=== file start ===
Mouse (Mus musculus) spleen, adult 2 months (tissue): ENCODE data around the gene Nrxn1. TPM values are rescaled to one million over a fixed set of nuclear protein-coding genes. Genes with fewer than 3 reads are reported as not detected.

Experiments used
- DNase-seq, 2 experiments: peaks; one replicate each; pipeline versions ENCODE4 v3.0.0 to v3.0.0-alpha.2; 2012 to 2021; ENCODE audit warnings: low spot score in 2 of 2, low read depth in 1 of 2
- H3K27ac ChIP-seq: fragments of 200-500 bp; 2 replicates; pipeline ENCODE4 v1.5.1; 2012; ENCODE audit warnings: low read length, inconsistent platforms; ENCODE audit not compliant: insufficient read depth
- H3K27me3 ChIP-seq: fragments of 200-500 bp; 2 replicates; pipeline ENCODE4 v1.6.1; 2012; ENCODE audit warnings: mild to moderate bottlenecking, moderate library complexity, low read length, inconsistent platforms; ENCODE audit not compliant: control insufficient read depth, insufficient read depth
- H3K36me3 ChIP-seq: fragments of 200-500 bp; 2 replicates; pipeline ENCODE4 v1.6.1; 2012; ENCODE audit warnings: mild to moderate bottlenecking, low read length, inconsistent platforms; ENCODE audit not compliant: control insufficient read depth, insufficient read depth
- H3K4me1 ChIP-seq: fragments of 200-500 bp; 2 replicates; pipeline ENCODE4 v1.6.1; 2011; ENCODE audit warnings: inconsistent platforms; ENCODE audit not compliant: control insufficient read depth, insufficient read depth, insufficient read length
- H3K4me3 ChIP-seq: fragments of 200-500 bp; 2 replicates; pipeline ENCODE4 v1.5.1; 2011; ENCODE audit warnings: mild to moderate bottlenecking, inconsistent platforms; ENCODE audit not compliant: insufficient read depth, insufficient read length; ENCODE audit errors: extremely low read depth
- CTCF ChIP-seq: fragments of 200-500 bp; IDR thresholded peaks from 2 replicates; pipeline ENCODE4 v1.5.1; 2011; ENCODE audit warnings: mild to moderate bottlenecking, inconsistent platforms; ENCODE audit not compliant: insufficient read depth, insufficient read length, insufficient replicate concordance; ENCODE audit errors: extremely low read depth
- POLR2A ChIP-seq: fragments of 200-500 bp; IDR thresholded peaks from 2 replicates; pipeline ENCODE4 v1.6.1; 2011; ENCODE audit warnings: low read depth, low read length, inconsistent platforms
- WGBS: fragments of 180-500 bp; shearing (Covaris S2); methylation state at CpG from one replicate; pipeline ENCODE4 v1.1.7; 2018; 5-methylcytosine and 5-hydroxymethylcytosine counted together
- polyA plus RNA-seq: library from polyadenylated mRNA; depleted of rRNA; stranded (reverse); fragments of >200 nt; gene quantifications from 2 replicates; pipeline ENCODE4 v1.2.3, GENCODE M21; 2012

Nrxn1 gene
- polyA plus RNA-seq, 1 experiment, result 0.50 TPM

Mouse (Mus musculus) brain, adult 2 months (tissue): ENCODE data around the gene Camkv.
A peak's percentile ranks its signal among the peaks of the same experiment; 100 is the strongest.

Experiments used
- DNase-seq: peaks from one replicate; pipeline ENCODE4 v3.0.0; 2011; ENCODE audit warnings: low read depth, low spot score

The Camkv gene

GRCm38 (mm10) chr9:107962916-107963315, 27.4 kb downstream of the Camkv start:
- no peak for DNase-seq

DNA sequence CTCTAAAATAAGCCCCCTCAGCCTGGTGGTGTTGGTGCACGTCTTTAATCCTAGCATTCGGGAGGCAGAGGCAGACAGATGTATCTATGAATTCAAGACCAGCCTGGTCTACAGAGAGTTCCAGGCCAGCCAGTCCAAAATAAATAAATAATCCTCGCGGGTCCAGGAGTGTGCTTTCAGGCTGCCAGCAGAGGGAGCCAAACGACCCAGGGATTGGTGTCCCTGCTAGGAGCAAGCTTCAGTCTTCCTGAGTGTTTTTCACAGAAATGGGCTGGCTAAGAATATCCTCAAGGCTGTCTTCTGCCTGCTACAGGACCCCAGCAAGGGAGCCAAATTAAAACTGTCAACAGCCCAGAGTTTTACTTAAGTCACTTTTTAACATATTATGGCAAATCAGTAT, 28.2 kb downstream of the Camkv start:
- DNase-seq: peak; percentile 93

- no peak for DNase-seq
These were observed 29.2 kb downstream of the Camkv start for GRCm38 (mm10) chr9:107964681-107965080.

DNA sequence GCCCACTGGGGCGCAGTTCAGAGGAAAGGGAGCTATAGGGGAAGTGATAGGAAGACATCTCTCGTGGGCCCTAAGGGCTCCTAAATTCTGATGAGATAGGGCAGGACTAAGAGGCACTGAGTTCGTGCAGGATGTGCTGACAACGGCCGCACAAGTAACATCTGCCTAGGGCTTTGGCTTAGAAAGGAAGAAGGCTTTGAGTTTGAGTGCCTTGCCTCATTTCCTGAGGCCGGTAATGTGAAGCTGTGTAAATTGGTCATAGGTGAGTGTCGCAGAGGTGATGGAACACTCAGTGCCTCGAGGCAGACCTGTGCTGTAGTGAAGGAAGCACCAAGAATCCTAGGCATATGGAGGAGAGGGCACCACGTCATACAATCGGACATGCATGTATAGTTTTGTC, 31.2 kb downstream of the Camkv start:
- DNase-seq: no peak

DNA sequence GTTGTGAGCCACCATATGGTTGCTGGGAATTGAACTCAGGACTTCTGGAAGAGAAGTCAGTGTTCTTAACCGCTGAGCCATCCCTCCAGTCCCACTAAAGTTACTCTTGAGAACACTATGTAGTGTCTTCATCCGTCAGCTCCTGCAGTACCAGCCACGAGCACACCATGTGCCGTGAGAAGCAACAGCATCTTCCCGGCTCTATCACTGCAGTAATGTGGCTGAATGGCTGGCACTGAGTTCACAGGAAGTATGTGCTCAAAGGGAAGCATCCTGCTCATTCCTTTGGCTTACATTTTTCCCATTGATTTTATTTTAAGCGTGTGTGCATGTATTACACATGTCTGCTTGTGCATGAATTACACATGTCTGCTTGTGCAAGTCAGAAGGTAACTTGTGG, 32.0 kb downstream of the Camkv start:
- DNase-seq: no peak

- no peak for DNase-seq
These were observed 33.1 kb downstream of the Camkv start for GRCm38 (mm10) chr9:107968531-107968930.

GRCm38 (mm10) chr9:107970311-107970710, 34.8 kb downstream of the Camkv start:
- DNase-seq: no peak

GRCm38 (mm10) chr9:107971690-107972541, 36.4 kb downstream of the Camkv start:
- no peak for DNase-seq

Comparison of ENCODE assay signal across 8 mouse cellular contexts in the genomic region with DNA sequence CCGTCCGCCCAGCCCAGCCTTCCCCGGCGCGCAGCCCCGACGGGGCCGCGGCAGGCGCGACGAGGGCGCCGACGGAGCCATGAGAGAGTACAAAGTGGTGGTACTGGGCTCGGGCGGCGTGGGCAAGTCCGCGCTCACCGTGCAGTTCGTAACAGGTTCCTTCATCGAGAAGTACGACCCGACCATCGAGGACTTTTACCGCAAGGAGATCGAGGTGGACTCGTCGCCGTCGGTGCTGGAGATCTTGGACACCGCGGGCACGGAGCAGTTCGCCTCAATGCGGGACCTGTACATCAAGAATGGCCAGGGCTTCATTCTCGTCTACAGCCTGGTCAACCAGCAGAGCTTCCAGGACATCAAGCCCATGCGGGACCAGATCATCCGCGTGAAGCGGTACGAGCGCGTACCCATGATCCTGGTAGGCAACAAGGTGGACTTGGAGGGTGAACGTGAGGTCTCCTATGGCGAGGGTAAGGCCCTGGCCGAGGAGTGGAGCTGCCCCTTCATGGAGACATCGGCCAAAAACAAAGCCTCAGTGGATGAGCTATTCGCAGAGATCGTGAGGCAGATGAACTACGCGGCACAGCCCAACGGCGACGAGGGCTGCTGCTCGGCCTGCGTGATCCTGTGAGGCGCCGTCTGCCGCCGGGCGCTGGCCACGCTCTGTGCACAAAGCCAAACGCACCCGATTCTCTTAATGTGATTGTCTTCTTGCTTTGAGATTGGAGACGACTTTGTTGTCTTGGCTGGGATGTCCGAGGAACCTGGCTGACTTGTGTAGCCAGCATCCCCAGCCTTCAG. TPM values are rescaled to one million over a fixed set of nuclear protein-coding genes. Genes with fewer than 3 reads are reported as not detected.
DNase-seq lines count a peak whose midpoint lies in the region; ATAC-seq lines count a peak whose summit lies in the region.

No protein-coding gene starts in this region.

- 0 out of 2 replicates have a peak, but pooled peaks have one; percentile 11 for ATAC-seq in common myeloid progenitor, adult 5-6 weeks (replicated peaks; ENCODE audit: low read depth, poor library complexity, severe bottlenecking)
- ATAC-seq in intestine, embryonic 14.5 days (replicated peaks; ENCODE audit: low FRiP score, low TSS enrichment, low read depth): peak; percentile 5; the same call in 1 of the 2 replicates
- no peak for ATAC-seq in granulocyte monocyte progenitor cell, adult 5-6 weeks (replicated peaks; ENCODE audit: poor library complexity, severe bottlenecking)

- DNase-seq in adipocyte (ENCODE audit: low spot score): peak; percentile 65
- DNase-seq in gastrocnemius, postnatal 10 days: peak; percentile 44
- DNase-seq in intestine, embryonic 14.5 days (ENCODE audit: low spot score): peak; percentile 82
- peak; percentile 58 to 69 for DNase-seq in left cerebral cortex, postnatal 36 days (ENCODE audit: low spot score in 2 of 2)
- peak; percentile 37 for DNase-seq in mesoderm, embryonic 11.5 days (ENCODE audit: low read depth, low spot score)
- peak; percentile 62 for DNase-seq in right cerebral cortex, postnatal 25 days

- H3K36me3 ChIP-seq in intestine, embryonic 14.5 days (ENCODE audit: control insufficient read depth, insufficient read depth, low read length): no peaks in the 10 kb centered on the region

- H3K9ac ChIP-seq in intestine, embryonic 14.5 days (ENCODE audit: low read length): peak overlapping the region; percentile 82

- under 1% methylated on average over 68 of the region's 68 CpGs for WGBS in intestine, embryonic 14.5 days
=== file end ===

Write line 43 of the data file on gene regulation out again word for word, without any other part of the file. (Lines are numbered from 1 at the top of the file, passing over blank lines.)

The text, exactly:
- DNase-seq in gastrocnemius, postnatal 10 days: peak; percentile 44